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Don’t Worry, Be Happy

Barb Bartlein Comments
Posted in Articles, Archive
My husband and I recently completed a two-week Mediterranean cruise. After embarking in Barcelona, we traveled more than 2,000 miles to five countries and eight ports of call. Celebrating our 25th wedding anniversary, this dream vacation resulted from years of saving and months of planning. We were not disappointed.

From the Coliseum in Rome to the ruins of Pompeii, we were dazzled with scenery, sites and history. We listened to tour guides, ate gelato and swam on the Italian Riviera. We mustered, tendered and consumed way too much. And much to our delight, we enjoyed the finest service I’ve ever experienced.

The attitude on board ship was “no problem.” With a crew meticulously trained, it was clear from the moment we boarded that whatever our interest, request or problem, they were there to serve. This was no easy task as the ship accommodates more than 2,000 guests each with their own agendas, preferences and anxieties. During the day, tourists were destined to lose their cameras, itineraries and even their children.

At one point, I purchased tickets for a boat trip to shore only to discover the journey was included in another excursion. Though the ticket said “not refundable,” I sheepishly went to the counter to inquire about a refund. The answer? “No problem.”

Craving guacamole one afternoon, I arrived at one of the restaurants looking for the avocado treat. Though not open, one of the chefs raced back in the kitchen and brought out dip and chips. When I thanked him, he said—you guessed it—“No problem.” In spite of several thousand guests who also had various needs, issues and requests, we were made to feel special.

Small Things Count

The “no problem” attitude can work wonders for your self-storage business. What small things can you do for customers to make it clear you value their business and the relationship?

Here are some ideas:

  • Adopt the “no problem” attitude. Train your staff to use that phrase on a regular basis regardless of the request or the inconvenience. In a sometimes hostile and argumentative world, it’s refreshing to do business with people who don’t argue about the small stuff or make a transaction more difficult than it needs to be. The phrase works well to make it clear that the customer comes first.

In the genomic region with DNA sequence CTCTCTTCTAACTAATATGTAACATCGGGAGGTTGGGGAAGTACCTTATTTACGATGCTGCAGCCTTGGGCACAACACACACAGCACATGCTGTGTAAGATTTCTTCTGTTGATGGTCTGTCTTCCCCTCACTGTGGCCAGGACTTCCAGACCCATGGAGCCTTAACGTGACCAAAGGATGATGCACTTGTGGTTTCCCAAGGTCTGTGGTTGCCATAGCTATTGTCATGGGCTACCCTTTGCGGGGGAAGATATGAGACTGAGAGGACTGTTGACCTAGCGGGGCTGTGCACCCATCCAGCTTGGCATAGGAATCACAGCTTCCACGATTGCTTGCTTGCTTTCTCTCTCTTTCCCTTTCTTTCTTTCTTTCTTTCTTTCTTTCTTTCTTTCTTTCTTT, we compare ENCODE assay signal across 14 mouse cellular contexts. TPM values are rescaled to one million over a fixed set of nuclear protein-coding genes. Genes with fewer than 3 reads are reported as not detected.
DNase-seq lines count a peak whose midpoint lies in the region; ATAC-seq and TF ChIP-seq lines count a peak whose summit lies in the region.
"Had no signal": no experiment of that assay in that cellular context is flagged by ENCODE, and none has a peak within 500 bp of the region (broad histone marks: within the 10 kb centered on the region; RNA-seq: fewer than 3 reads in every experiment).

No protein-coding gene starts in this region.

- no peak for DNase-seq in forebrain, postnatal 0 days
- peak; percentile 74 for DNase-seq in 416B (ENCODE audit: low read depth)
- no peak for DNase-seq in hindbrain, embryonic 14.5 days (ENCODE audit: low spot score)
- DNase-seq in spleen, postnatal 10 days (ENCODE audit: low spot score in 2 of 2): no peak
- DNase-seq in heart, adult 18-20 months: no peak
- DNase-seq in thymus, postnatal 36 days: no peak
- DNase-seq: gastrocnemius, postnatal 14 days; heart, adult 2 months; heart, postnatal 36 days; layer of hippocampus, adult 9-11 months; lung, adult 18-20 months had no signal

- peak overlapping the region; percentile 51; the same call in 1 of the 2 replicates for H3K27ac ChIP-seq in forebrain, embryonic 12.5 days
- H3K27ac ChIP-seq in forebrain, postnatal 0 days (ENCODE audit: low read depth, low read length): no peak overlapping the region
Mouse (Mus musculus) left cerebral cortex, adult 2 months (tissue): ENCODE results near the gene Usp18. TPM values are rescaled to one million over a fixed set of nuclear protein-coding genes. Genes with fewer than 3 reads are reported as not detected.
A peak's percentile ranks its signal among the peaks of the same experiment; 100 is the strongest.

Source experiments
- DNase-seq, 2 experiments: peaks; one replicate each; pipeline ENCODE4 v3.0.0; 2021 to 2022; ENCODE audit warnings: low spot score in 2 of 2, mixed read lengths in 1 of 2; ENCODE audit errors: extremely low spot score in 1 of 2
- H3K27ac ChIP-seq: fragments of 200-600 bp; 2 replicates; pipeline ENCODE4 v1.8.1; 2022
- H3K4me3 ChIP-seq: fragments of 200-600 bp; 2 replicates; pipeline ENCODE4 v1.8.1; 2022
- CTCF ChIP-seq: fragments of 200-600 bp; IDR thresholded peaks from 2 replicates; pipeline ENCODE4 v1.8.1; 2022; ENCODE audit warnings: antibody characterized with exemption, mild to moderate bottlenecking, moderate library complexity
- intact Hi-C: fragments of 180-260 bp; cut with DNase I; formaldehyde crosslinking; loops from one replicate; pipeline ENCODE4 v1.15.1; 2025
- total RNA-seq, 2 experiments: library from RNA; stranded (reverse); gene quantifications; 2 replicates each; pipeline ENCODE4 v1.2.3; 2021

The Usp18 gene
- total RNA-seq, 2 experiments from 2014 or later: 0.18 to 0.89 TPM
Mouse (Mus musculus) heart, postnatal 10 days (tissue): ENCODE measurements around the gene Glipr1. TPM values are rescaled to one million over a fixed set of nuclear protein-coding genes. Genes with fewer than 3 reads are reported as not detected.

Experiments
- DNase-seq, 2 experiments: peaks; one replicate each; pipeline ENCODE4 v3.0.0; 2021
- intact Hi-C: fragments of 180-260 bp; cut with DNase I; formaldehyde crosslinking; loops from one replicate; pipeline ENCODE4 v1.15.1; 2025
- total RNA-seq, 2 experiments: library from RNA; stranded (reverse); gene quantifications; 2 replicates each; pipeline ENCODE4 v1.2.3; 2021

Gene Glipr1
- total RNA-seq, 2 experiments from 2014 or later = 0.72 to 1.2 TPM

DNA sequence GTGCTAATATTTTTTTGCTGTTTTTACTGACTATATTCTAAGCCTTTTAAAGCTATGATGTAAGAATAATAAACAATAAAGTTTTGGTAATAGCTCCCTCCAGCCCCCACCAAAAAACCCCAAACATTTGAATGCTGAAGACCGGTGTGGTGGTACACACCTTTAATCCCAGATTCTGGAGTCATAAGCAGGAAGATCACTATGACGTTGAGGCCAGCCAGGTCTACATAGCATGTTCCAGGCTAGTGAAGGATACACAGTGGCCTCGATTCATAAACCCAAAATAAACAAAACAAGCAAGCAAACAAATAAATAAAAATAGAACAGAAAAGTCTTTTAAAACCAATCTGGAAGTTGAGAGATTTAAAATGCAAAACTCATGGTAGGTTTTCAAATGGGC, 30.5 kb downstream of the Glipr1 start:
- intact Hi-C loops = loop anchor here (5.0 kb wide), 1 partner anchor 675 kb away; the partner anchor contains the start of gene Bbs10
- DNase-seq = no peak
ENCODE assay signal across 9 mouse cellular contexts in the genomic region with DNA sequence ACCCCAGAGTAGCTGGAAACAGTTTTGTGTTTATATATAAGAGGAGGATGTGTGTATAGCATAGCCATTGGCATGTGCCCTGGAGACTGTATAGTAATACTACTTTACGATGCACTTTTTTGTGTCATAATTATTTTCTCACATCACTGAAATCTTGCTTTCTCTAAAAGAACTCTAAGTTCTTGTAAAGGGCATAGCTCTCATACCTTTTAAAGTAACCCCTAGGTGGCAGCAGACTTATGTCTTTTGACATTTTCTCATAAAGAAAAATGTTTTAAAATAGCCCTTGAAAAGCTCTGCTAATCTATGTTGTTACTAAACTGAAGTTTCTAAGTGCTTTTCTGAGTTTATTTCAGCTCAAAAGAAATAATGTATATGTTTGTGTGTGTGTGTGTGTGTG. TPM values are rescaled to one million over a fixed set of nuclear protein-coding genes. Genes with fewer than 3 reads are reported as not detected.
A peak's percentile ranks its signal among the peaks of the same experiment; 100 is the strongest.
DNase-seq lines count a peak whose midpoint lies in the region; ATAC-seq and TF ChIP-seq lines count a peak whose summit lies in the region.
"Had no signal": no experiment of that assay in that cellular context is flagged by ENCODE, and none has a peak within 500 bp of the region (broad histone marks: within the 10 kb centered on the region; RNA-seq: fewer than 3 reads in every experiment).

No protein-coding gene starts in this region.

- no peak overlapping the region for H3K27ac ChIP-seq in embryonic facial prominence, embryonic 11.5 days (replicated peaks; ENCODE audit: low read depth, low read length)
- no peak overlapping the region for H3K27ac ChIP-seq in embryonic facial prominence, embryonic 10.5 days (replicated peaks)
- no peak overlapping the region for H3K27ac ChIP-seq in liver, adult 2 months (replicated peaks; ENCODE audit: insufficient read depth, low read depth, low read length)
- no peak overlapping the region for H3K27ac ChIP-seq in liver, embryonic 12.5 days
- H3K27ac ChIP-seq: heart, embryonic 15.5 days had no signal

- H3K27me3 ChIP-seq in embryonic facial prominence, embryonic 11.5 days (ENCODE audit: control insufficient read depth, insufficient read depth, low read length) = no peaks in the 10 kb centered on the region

• Accommodate as much as possible. I frequently observe customer interactions that appear to be nothing more than a verbal shoving match. Staff may argue about a detail that really doesn’t make any difference just to win the skirmish but lose the war. Don’t make the customer feel you’re doing him a favor by taking his money. He won’t be back.
  • Ban the “P” words. Nobody cares about your policies, procedures or protocols. They only care about what you can do for them. Nothing will annoy a customer more than hearing that what they want isn’t allowed because of policy and procedure. Standard operating procedures are for your benefit, not the customers.
  • Under promise and over deliver. Exceed expectations and you will create customer loyalty. People have come to expect poor customer service these days, and those storage facilities that focus on quality stand out. Go the extra mile and do the unexpected. Customers will remember the service.
  • Train staff in customer relations. Jeffrey Gitomer, author of The Sales Bible, delicately refers to it as buying ChapStick for all your staff members. They’ll need it for kissing all the customers. Make it clear to employees that their paycheck comes from tenants, not the payroll department. If customers don’t spend, employees don’t get paid.
  • Maximize the first encounter. It’s said you only get one chance to make a first impression. That’s especially important for businesses. Who’s answering your facility phone? Do customers encounter a friendly voice or a burned-out robot? Each and every encounter should be positive, friendly and helpful.
  • Don’t forget the follow up. Service doesn’t stop once the transaction is paid. Stay in contact with your customers through newsletters, mailings and phone calls. Offer them helpful resources that position your company as the experts. The next time they need your service, you will be the one they’ll call.

Adopt the “no problem” approach for your business. Let your customers know how much you appreciate them and their confidence in your goods and services. Long-term relationships are the key to growing any business. Make sure you’re thinking of the third and fourth transaction when you’re making the first. 

Barbara Bartlein is the PeoplePro, offering keynotes, seminars and consultation to help you build your business. To subscribe to her free e-mail newsletter, visit For more information, call 888.747.9953; e-mail

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